Don Goulding - Blog


For we know that if our earthly house, the tent we live in, is dismantled, we have a building from God, a house not built by human hands, that is eternal in the heavens. (2 Corinthians 5:1)

Our son, Aaron, invited Dani and me to his furry convention. Furries are a subculture of young adults who wear character costumes made of artificial fur. There were giant squirrels, puppy dogs, and fantasy creatures of rainbow-colored fuzz.

Aaron wore a brown and white Australian sugar glider costume. The large eyes and velvety ears made for a six foot tall huggable masquerade. Most of the participants were there to enjoy friends and laugh at one another’s creations. There were, however, a few mystics who believed they were born as a koala bear, or a dragon, and, somehow, got trapped in a human body.

I also take my temporal costume far too seriously. This world becomes my absorbed reality as I adopt the false identity of my physical aspect. I look at you and invent perceptions based on your exterior appearance or your present circumstances. 

I have a furry mentality.

In actual truth, we are not our costumes. I am not only this physical body, permanently disfigured, and destined to sin forever. By joining myself to Jesus, I received a new existence. It came with a promise for a new body, and a new heaven and earth as well. For now, I am to live inside this character suit, but be fully aware of my true identity as I look out the temporary peepholes.

One day, the suits will come off, as they did on the mount of transfiguration. When the disciples saw Jesus, Moses, and Elijah, they appeared in glorious splendor with clothes as bright as a flash of lightning. That’s what lies beneath the furry suit—glory and splendor. For those in Christ, that’s the real you and the real me. We are the immortal children of God, destined to dwell in blinding majesty within his kingdom—not here, and not in these costumes.

Prayer: Mighty Redeemer, help me know who I really am in you.


Uncommon Joy

And we know that all things work together for good for those who love God, who are called according to his purpose … (Romans 8:28)

When Paul wrote about all things working for good, it was after he’d been hunted, imprisoned, lashed five times, beaten with rods three times, shipwrecked three times, and pummeled with stones. God accomplished much through Paul but, more than anything, it was his patient endurance that made him an eternal hero.

In A.D. 64, Emperor Nero burned Rome, blamed it on the Christians, and then, “punished them with refined cruelty,” as an eyewitness reported. Some he dressed in animal skins and watched as dogs ate them alive. Others he lit as human torches in his garden. He held a flame near their tar covered feet and offered a last chance to go free, if they would renounce Jesus Christ and declare Caesar as their God.

The stalwart Christians refused to recant. Before blacking out from the excruciating flames, they sang praises to God, and were promoted to the heavenly realms as grand victors.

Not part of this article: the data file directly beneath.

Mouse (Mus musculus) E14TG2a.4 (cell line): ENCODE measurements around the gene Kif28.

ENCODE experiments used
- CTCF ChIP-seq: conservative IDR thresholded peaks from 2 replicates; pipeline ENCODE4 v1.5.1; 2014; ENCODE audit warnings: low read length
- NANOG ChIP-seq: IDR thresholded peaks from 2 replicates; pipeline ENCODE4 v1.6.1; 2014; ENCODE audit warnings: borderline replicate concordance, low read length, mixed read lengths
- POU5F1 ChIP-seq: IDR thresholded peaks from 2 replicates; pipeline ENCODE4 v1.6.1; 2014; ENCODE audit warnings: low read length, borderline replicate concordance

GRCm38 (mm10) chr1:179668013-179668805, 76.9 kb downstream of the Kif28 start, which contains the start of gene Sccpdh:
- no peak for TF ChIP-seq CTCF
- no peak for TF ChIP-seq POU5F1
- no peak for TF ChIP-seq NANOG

Paul succeeded in enduring to the end. Nero’s victims made it to the end. Now it’s my turn. 

My challenges may not be as severe as the martyrs’, but I have to face the same darkness. By choosing to hold the hand of Jesus in even minor trials, rejection from the world is converted to heavenly applause, illness changes to celebrated fortitude, and temptation transforms into glorious overcoming.

My current life is not a disposable failure to be tolerated until heaven. The great purpose of these sacred days is that I should store up endurance so I can rejoice in those victories with Jesus for eternity. Now is the time spiritual giants are forged. All I need is uncommon joy in the face of common hardships.

Prayer: Sovereign King, work a holy endurance in me today.



Commit your way to the Lord; trust in him and he will do this: He will make your righteous reward shine like the dawn, your vindication like the noonday sun. (Psalms 37:5-6) (NIV)

Then the righteous will shine like the sun in the kingdom of their Father. (Matthew 13:43)

Near the top of my list of ill-conceived adventures was when I, and some college friends, tried to join the flotilla of spectators at the Seafair hydroplane races on Lake Washington. We paddled a tractor inner tube toward the event, several miles away. Progress was slow, and halfway there the race ended. On their way home, a whole navy of boats—many with alcohol fortified captains—came directly at us in the open water.

Our circular tube navigated in slow motion, and our only hope was that the captains would see us and steer around. We waved a red shirt on an oar, and I think there may have been a Coast Guard helicopter involved. Eventually a good Samaritan tossed out a line and towed us to safety.

More prudent boaters carry a simple rescue device we would’ve done well to employ. It’s a small mirror with a hole in the middle. The hole serves to line up the sun’s reflection and signal for help up to twenty miles away.

Both testaments of the Bible say the light of the righteous will shine like the sun. Those verses trouble me because, if I’m honest, I know I’m not righteous. How then can I shine?

The answer is in the rescue mirror. The mirror doesn’t shine, it reflects. Its effectiveness is all about alignment with the sun. When the reflected beam is properly aimed, the result is almost supernatural. Aircraft or boat captains squint at the intense reflection from miles away.

I don’t have a righteousness of my own, but when I line up the Son of God in my life, his righteousness shines to others. Saturating my heart with Scripture, praying through each moment, implementing the Spirit’s ways—these are the habits that keep me face-to-face with Jesus and reflecting his perfect holiness.

Prayer: Righteous One, shine from me today.


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